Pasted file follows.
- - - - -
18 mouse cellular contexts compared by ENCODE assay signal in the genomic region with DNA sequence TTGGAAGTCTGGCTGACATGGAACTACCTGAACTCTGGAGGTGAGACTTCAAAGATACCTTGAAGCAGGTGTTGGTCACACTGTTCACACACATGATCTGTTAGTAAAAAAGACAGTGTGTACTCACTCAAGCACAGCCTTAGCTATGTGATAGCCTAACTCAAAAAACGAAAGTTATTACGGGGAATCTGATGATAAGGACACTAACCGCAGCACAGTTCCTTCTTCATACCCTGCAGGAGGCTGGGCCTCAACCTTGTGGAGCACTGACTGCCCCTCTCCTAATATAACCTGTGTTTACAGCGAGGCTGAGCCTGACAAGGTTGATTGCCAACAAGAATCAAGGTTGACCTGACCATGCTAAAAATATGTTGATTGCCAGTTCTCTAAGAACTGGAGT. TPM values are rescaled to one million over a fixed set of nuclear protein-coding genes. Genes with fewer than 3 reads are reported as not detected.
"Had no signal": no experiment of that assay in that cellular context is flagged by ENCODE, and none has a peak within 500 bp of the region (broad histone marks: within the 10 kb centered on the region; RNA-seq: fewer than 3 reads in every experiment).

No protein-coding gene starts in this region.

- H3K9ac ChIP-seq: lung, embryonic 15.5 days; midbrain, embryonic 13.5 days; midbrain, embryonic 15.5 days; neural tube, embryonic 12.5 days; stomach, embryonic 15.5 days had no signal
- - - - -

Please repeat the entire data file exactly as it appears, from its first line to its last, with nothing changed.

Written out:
18 mouse cellular contexts compared by ENCODE assay signal in the genomic region with DNA sequence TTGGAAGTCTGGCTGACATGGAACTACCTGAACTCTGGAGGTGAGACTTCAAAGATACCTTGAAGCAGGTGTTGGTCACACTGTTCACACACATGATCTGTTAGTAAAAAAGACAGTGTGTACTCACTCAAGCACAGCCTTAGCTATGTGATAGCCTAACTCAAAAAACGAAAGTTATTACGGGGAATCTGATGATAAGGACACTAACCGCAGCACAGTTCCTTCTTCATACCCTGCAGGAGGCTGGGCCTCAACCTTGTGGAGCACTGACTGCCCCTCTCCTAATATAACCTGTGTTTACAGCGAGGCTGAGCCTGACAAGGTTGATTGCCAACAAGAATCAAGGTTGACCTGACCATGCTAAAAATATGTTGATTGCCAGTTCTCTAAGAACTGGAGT. TPM values are rescaled to one million over a fixed set of nuclear protein-coding genes. Genes with fewer than 3 reads are reported as not detected.
"Had no signal": no experiment of that assay in that cellular context is flagged by ENCODE, and none has a peak within 500 bp of the region (broad histone marks: within the 10 kb centered on the region; RNA-seq: fewer than 3 reads in every experiment).

No protein-coding gene starts in this region.

- H3K9ac ChIP-seq: lung, embryonic 15.5 days; midbrain, embryonic 13.5 days; midbrain, embryonic 15.5 days; neural tube, embryonic 12.5 days; stomach, embryonic 15.5 days had no signal